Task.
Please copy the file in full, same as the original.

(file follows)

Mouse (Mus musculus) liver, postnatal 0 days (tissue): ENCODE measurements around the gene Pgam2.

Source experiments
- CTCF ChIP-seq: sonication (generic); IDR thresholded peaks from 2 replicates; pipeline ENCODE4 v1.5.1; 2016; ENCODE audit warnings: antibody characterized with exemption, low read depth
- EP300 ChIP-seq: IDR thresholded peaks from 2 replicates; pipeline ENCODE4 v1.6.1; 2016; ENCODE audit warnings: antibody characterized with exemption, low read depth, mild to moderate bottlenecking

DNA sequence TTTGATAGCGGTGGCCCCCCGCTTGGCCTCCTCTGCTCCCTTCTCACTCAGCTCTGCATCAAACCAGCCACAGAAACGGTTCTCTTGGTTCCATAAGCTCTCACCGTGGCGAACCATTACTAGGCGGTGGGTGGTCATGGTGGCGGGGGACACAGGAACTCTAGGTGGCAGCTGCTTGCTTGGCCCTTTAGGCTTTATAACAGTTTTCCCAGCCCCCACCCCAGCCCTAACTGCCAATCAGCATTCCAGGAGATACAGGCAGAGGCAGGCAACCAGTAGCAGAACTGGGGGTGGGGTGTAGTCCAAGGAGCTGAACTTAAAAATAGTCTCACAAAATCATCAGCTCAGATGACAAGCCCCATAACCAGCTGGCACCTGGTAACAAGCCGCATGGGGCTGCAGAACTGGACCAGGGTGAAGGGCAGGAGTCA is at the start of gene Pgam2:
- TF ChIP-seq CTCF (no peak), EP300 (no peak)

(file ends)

Mouse (Mus musculus) liver, postnatal 0 days (tissue): ENCODE measurements around the gene Pgam2.

Source experiments
- CTCF ChIP-seq: sonication (generic); IDR thresholded peaks from 2 replicates; pipeline ENCODE4 v1.5.1; 2016; ENCODE audit warnings: antibody characterized with exemption, low read depth
- EP300 ChIP-seq: IDR thresholded peaks from 2 replicates; pipeline ENCODE4 v1.6.1; 2016; ENCODE audit warnings: antibody characterized with exemption, low read depth, mild to moderate bottlenecking

DNA sequence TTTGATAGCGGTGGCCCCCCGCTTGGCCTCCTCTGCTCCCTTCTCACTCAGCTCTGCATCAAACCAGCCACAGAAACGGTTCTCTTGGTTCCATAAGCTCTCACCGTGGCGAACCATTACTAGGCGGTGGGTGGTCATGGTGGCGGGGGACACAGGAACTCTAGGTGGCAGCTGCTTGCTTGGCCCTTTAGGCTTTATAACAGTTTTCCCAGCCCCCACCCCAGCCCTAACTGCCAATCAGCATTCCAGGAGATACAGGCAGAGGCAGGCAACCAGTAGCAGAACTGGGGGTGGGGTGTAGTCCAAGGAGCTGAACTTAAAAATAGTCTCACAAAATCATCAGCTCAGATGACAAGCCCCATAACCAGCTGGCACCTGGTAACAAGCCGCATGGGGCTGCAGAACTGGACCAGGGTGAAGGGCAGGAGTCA is at the start of gene Pgam2:
- TF ChIP-seq CTCF (no peak), EP300 (no peak)